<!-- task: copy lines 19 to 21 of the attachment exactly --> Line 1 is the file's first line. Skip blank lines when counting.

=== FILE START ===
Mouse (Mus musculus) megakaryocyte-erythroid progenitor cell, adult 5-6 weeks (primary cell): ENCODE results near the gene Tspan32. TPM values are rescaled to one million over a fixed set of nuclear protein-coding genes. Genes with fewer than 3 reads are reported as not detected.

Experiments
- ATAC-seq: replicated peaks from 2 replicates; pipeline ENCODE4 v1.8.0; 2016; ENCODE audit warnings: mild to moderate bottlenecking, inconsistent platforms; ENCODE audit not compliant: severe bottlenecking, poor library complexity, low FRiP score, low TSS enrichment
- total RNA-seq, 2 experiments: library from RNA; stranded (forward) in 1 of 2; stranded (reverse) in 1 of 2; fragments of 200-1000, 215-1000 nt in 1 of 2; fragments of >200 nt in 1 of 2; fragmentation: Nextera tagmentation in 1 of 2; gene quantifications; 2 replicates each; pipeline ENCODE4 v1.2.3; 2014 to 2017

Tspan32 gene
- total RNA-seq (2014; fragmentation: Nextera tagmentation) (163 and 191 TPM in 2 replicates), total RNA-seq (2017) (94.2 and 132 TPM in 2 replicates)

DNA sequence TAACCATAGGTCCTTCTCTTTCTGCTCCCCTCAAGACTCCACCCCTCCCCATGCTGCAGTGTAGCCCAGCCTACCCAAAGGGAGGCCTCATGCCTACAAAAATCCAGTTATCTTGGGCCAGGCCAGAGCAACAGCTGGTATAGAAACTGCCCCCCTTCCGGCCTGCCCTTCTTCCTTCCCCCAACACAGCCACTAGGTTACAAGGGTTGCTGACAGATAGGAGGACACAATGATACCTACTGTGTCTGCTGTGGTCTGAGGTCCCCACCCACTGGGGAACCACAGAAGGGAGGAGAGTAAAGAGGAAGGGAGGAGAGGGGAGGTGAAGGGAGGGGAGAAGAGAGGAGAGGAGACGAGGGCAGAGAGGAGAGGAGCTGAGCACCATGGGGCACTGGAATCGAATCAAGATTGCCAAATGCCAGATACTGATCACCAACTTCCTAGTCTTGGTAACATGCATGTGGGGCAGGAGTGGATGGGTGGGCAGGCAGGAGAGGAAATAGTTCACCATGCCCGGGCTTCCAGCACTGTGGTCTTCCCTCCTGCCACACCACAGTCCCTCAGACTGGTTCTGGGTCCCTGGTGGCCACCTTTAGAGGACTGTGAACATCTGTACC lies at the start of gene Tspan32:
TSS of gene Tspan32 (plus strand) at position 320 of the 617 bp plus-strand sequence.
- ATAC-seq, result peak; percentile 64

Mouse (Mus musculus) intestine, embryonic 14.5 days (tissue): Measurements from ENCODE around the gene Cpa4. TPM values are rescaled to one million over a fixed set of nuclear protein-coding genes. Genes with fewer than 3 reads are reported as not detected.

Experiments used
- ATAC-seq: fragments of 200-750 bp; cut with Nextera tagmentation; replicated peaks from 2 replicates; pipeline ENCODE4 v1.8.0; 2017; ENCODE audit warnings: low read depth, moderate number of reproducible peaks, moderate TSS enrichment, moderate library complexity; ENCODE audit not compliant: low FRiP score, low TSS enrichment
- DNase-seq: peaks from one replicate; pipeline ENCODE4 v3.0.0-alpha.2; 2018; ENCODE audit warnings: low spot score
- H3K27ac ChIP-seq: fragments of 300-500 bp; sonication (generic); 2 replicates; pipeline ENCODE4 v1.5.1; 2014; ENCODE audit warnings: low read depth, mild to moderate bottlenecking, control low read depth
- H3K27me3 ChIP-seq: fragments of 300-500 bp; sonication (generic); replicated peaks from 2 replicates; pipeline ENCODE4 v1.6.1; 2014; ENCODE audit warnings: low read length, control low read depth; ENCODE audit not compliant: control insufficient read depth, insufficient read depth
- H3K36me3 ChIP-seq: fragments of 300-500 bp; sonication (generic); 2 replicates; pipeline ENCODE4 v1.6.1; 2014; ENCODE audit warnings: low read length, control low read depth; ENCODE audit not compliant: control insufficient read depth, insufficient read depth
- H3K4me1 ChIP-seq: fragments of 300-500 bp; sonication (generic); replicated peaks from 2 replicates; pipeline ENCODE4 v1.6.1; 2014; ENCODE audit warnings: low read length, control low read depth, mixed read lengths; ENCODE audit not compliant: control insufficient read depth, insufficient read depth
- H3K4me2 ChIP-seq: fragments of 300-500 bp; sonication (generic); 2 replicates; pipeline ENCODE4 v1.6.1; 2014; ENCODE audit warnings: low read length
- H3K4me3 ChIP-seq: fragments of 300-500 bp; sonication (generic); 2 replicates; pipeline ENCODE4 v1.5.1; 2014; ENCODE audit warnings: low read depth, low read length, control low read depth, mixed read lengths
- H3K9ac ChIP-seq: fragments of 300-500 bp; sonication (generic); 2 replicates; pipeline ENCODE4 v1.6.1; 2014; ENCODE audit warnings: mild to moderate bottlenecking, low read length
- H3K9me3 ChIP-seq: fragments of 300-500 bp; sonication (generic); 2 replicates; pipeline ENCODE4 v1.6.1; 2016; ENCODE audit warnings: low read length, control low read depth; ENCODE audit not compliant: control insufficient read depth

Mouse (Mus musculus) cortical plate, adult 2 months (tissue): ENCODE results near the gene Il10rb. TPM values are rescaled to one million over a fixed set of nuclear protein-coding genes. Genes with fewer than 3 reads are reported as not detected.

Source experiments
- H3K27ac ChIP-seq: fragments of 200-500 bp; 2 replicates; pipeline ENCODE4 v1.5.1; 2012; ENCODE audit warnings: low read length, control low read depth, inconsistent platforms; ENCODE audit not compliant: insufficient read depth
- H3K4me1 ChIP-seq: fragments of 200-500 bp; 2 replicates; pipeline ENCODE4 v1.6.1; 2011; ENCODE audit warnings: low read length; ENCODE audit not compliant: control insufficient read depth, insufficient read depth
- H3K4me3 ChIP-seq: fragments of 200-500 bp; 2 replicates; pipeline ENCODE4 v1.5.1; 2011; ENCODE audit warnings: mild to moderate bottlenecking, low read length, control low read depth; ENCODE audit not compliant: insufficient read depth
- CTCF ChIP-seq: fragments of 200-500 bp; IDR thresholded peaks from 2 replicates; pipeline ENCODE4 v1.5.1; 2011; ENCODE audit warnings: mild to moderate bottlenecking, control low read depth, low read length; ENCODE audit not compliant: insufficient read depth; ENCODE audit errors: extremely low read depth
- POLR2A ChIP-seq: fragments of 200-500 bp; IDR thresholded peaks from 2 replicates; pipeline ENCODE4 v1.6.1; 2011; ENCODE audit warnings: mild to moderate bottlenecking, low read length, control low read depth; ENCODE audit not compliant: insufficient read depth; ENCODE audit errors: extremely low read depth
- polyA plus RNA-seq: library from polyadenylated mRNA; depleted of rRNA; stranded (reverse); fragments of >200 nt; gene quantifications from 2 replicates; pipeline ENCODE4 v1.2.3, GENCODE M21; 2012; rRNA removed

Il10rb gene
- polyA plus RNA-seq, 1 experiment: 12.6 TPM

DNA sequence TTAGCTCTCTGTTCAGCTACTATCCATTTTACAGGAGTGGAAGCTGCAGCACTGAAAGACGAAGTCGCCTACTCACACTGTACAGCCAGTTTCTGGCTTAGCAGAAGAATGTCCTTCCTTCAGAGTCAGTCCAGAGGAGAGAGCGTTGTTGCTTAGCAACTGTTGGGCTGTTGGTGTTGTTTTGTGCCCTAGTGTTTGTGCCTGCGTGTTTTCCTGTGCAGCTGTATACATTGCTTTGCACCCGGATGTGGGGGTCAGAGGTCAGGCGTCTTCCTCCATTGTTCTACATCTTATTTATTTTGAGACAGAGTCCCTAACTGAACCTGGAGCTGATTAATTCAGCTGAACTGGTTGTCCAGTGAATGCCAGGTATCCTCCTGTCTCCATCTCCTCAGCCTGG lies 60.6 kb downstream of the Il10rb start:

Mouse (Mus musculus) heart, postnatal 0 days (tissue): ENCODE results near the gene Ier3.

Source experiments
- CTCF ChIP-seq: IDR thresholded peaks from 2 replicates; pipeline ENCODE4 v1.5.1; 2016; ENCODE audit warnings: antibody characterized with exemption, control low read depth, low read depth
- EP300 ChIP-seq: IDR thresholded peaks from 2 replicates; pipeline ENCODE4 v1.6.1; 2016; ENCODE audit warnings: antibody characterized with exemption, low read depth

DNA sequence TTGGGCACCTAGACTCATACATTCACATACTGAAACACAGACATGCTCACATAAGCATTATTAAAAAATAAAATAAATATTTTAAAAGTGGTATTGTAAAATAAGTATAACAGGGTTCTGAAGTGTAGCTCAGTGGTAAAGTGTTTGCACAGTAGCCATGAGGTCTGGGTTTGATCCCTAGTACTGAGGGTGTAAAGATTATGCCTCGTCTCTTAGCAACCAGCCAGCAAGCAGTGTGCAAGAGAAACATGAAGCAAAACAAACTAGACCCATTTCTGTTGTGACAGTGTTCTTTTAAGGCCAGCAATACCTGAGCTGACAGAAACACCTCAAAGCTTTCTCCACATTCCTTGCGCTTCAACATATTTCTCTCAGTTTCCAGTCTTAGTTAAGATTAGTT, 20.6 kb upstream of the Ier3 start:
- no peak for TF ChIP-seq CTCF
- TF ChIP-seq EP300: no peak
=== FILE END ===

- H3K4me3 ChIP-seq: fragments of 300-500 bp; sonication (generic); 2 replicates; pipeline ENCODE4 v1.5.1; 2014; ENCODE audit warnings: low read depth, low read length, control low read depth, mixed read lengths
- H3K9ac ChIP-seq: fragments of 300-500 bp; sonication (generic); 2 replicates; pipeline ENCODE4 v1.6.1; 2014; ENCODE audit warnings: mild to moderate bottlenecking, low read length
- H3K9me3 ChIP-seq: fragments of 300-500 bp; sonication (generic); 2 replicates; pipeline ENCODE4 v1.6.1; 2016; ENCODE audit warnings: low read length, control low read depth; ENCODE audit not compliant: control insufficient read depth